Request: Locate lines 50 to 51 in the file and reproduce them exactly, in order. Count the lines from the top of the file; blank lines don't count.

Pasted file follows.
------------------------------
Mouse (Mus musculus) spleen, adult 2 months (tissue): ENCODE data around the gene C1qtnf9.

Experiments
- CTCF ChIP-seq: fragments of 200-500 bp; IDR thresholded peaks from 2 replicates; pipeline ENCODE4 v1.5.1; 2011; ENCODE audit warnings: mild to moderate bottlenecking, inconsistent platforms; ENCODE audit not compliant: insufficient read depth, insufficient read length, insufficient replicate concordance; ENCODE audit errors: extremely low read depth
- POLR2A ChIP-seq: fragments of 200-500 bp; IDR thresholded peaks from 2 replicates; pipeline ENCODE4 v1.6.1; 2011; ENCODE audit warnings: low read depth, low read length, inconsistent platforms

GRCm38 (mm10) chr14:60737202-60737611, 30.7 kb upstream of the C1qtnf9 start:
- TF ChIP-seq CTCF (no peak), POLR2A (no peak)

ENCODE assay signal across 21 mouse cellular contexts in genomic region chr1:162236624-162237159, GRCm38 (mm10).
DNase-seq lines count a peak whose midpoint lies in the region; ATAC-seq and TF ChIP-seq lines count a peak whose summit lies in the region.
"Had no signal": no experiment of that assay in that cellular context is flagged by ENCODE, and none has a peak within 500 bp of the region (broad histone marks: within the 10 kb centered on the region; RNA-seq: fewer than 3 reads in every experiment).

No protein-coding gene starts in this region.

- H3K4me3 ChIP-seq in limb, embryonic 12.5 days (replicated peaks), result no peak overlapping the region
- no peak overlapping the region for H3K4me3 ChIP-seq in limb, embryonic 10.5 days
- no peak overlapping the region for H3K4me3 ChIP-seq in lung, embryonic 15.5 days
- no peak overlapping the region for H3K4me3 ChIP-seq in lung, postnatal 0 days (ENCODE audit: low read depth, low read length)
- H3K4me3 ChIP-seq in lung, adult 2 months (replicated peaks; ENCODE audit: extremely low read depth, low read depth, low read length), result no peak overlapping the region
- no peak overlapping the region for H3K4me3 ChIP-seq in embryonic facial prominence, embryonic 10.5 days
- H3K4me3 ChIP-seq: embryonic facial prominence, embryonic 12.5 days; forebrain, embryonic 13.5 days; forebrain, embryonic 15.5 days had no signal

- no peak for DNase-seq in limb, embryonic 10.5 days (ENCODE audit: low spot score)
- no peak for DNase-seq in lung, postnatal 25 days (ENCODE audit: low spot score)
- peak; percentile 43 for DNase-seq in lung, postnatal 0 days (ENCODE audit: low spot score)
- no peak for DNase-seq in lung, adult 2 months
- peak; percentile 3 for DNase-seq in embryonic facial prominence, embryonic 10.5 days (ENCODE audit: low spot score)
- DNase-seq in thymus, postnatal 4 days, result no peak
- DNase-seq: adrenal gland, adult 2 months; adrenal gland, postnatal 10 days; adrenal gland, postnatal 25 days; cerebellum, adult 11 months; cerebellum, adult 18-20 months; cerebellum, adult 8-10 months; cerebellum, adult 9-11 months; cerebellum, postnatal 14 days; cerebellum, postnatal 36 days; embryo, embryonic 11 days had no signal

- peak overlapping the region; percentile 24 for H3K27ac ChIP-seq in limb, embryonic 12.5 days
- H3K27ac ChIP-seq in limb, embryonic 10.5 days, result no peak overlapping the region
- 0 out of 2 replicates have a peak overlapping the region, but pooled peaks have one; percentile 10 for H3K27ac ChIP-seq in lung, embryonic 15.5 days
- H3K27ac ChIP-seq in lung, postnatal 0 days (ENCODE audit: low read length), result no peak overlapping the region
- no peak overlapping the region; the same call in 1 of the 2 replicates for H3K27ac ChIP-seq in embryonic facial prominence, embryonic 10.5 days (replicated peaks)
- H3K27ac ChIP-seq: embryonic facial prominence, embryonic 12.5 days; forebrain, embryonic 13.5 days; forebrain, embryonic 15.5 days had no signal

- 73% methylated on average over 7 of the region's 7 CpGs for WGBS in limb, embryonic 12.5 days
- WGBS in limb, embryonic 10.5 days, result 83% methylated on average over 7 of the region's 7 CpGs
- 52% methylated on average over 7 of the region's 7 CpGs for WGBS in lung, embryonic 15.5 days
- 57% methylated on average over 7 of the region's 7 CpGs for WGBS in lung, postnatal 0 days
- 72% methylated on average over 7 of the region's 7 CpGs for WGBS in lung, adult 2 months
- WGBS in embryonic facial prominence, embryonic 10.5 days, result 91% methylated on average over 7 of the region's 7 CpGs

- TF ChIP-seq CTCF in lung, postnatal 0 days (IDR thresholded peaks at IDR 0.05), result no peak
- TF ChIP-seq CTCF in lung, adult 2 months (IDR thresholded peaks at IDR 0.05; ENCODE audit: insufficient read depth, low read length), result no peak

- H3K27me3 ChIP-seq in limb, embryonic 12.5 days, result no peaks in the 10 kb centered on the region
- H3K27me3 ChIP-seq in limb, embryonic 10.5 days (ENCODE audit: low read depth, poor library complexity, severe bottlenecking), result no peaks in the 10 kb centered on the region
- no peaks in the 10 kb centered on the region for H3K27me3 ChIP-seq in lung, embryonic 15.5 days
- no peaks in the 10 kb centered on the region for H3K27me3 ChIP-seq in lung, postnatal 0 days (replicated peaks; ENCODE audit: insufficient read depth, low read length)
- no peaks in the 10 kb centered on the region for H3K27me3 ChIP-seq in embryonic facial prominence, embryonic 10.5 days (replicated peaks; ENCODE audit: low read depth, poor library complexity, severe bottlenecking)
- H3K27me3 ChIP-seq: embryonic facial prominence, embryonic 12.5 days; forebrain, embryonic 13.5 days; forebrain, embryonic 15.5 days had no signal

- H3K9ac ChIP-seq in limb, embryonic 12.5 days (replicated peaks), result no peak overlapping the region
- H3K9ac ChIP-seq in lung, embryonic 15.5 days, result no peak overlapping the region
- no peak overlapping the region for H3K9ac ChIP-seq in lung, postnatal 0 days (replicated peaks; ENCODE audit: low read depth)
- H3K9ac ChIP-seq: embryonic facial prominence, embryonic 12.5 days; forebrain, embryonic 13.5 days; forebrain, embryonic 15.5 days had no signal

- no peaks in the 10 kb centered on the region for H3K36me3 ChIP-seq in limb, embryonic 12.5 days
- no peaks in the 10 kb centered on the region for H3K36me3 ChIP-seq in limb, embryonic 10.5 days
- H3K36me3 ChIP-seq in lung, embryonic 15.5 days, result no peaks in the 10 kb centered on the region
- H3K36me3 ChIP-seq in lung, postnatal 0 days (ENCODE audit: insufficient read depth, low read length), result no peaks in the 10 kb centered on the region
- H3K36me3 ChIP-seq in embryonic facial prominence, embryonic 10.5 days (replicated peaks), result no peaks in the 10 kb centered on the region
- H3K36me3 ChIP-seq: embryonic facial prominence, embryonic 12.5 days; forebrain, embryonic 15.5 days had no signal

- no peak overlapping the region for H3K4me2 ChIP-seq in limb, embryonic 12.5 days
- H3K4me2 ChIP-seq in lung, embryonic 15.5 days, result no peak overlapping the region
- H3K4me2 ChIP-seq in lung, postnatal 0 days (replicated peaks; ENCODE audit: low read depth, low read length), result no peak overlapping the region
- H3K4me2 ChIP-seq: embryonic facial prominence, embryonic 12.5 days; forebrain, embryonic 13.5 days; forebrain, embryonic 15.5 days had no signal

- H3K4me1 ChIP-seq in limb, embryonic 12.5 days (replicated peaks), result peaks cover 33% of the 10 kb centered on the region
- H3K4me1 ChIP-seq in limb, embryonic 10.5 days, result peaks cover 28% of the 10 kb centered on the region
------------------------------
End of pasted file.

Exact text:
- no peaks in the 10 kb centered on the region for H3K36me3 ChIP-seq in limb, embryonic 10.5 days
- H3K36me3 ChIP-seq in lung, embryonic 15.5 days, result no peaks in the 10 kb centered on the region